Tokai Nexus women's baseball team manager Minoru Ikari came out as transgender last year, identifying as male after being assigned female at birth.

Things have not been the same for the 35-year-old Japanese since, in a good way.

"Life is a lot more fun," Ikari told Kyodo News.

Tokai Nexus women's baseball team manager Minoru Ikari (L) is pictured in Seki, Gifu Prefecture in central Japan on June 8, 2022.  (Kyodo)

It is not difficult to imagine how coming out as transgender to friends and family is scary, but it is even more daunting for someone working in sports in a country known for its struggles with gender inequality.

Japan remains near the bottom of the World Economic Forum's rankings in the 2022 Global Gender Gap Report, at 116 out of 146 countries.

Ikari, who uses the pronouns he and him, said coming out was a liberating and empowering experience that has allowed him to love and accept himself while giving those around him a chance to better understand others who are different.

Today, he oversees a team that just finished competing at the national club championship, with players seeking advice and guidance from him both on and off the field.

"They come to me because they trust me as a person, not because of my gender," he said.

Ikari started playing baseball in elementary school.

He honed his playing and leadership skills as a member of the women's national team when he was a catcher in high school and was part of a team that competed in the inaugural season of the now-defunct professional Japanese Women's Baseball League.

After playing a total of five seasons for teams in Kyoto and Osaka under his birth name Mihoko Ikari, he retired in 2014.

He stepped up to the hot seat in 2015 as manager of JWBL team Hyogo Dione, then founded his current amateur club team based in central Japan's Ichinomiya, Aichi Prefecture, in 2020.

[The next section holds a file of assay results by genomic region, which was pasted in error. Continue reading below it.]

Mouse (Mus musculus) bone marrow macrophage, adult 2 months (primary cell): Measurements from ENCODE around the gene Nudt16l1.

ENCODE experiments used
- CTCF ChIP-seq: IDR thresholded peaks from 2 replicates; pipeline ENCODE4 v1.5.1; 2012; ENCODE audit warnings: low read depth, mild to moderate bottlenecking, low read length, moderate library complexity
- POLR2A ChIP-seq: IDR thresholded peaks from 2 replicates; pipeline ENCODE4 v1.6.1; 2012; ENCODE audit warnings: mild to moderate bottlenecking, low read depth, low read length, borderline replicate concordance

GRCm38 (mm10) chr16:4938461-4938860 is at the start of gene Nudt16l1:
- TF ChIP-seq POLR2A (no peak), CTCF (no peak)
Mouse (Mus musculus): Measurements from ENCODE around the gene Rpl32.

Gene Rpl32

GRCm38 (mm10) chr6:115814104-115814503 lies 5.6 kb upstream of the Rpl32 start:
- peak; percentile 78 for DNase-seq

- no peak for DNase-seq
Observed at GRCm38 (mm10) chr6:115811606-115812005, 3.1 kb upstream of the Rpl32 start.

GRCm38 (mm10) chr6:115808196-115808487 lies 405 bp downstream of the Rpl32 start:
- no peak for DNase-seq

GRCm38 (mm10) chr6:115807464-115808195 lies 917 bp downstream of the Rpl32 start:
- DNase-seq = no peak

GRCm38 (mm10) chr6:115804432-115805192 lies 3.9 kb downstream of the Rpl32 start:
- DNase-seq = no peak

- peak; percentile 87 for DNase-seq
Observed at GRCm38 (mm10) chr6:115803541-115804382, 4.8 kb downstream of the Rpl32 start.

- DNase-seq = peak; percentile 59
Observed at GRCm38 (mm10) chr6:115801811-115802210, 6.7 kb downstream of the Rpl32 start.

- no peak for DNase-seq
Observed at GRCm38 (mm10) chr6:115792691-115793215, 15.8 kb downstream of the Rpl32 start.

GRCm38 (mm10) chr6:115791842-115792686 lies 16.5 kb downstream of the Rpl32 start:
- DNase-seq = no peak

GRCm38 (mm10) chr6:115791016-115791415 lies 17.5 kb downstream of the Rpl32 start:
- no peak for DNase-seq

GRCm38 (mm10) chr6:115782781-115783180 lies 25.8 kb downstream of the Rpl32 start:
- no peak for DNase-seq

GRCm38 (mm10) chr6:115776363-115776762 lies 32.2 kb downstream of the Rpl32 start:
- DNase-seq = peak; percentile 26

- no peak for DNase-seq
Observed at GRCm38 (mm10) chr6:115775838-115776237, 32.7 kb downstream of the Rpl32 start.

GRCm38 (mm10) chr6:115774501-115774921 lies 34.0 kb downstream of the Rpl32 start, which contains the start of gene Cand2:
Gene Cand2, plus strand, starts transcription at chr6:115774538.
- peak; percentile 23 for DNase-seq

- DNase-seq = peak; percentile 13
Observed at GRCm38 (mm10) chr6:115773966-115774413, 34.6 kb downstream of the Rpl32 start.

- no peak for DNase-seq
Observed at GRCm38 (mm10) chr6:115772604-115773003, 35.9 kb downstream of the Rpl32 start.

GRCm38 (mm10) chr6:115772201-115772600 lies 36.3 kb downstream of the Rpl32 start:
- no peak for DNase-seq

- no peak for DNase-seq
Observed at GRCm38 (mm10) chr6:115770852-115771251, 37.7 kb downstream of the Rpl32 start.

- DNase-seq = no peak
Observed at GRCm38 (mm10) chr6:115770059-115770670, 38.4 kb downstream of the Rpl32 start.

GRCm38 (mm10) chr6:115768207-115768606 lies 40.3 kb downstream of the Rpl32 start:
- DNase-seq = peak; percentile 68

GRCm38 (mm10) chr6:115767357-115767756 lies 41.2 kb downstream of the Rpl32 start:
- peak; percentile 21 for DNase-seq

Tokai Nexus women's baseball team manager Minoru Ikari is pictured in Seki, Gifu Prefecture in central Japan on June 8, 2022.  (Kyodo)

As a child, Ikari loved playing with toys marketed to boys and wearing clothes designed for boys.

In high school, he realized he was a boy inside, and his physical and mental identities were at odds with each other.

"I thought people like me have to quit (women's) baseball," he said, having seen talented LGBTQ players quietly walk away from the game because of their minority status.

"I felt like I was keeping a secret," he said.

The turning point came when he opened up to a best friend, who encouraged him to be who he is instead of limiting himself to the male-female gender binary.

Ikari decided to boldly live life on his terms and keep playing the sport he loved.

When he came out publicly as a transgender man on Facebook in April last year revealing that he and his family had chosen the name Minoru, the response was overwhelmingly positive.

Hiroko Yamada, chairwoman of the Women's Baseball Federation of Japan, is one of the many people who welcomed his decision to start living openly.

"Every person's life belongs to them, and disclosing one's sexual identity is a personal choice. If coming out makes life easier for that person, then great," Yamada said.

Ikari is among a growing number of trans sportspeople finding acceptance in Japan at a time of increasing visibility of trans people in the media.

Support for sexual diversity has grown slowly in Japan, but legal protections are still lacking for lesbian, gay, bisexual and transgender people.

Going forward, Ikari will stand up for himself and advocate for the entire LGBTQ+ community with pride through speaking events.

"I want people with similar experiences as mine to find courage," Ikari said.

"I hope I inspire people to come out and live their true lives. I hope they realize we're just ordinary people trying to live ordinary lives, and that helps lighten their mental load."

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